It’s no secret that businesses who show appreciation to their employees will often have better overall performance results.
And it makes sense, really. You show appreciation for hard work, and your employees will be more inclined to go above and beyond the call of duty because they know they’ll be acknowledged for their efforts.
Rewards and recognition schemes are perfect for appreciating the everyday amazing in the workplace and supporting positive behaviours. They not only bring out the best in employees, but they can also make your workplace an attractive place to be for aspirational and talented workers looking for their next career move.
So far, so good. But there’s more to rewards and recognition than the simple act of saying ‘thank you’. This is where scheme transparency plays a bigger role than you may think…
THE ART OF CLARITY
Rewards and recognition schemes are truly effective when they’re clear and transparent to everyone. By this, we mean that all employees understand and acknowledge the actions and behaviours that are essentially worthy of being recognised or rewarded. Ideally, they should follow in the footsteps of your company’s mission, vision and values.
This is where, in our experience at least, many organisations’ recognition and rewards strategies fail to make the tangible difference they hoped for.
It’s all well and good splurging on rewards for employees to acknowledge or incentivise hard work; but, if there are inconsistencies or uncertainties as to the effort required to be recognised or rewarded, your strategy may fail to spark anything other than apathy.
Luckily, there are three simple, core actions you can take that ensure your rewards and recognition scheme is transparent for all – giving it the best chance to flourish and boost employee engagement within your business:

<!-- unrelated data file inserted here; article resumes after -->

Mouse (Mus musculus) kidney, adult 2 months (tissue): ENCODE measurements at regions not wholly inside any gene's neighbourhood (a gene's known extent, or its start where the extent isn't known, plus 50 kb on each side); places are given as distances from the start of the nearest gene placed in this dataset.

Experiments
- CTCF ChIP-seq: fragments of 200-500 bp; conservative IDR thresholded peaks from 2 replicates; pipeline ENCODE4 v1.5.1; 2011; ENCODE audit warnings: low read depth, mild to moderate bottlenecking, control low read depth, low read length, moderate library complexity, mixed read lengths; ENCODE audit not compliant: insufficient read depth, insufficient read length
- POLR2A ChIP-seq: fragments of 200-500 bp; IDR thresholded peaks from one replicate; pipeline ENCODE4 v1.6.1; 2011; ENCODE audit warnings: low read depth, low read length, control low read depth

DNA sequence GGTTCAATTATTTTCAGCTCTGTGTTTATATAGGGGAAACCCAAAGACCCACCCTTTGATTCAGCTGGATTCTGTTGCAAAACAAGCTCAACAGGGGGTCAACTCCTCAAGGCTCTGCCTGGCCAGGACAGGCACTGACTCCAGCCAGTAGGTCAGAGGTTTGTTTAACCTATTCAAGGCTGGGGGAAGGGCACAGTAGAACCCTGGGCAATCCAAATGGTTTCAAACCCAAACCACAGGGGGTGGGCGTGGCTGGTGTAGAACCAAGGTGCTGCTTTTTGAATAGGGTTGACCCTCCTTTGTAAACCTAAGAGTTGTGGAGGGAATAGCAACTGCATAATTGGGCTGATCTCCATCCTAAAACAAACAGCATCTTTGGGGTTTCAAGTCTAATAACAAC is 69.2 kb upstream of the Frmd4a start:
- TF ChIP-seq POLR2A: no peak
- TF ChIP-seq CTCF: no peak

1. Give your employees an understanding of how their role positively impacts your organisation’s goals and success
One common barrier to true employee engagement is people feeling a disconnect between their role and how if affects a business – basically, that horrible feeling of being just another cog in a rather large machine.
If someone is being recognised or rewarded, it’s because their behaviour or performance in the workplace has had a ripple of positivity throughout their team or wider business. And that can be anything; from pitching in with a critical proposal at short notice, to smashing a work-based target or even just making everyone’s life at work that little bit more pleasant every day.
Whilst this might not be so much a problem in a startup or SME, when it comes to large multinationals, it’s easy for employees to feel like their just another face in the crowd where their work is simply part of the routine.
To alleviate this, incorporate the positive impacts your employees can make right from the very beginning of their employment experience and make it easy for employees to highlight and shine a light on the good stuff that’s going on in the business.
Taking this approach not only aligns your people to your own objectives; it also empowers them to go the extra mile more often as they’ll not only know the value of their contributions, but also that their actions are having a recognisable and positive effect on the business and people.
2. Explain how the programme works and how employees can receive rewards and recognition for their efforts.
Next up, ensure that your programme is clearly explained and understood by all – sounds like common sense, right? But you’d be surprised! A common mistake is to include information within employee contracts or welcome documents, but not to publish it or make it visible anywhere else!
Your rewards and recognition programme should be at the heart of your internal communications and the good stuff that goes on in your organisation should be recognised and shouted about often. This could be in the form of a monthly company communication, informal email or something a little more special when someone has really gone above and beyond.
3. Walk the walk, don’t just talk the talk!
Finally, and most importantly perhaps – follow through on your strategy and don’t let it become a just another flash-in the pan.
Along with the act of rewarding and recognising your people, make sure you keep tabs on how your strategy is working. Pulse surveys, informal drop-in sessions and more formal 1-1s or appraisals are your opportunity to see if your employees are truly engaging with your programme, and also understand how they can be a part of it; plus, they’ll be more engaged with your programme if they feel their ideas or suggestions are being taken on board.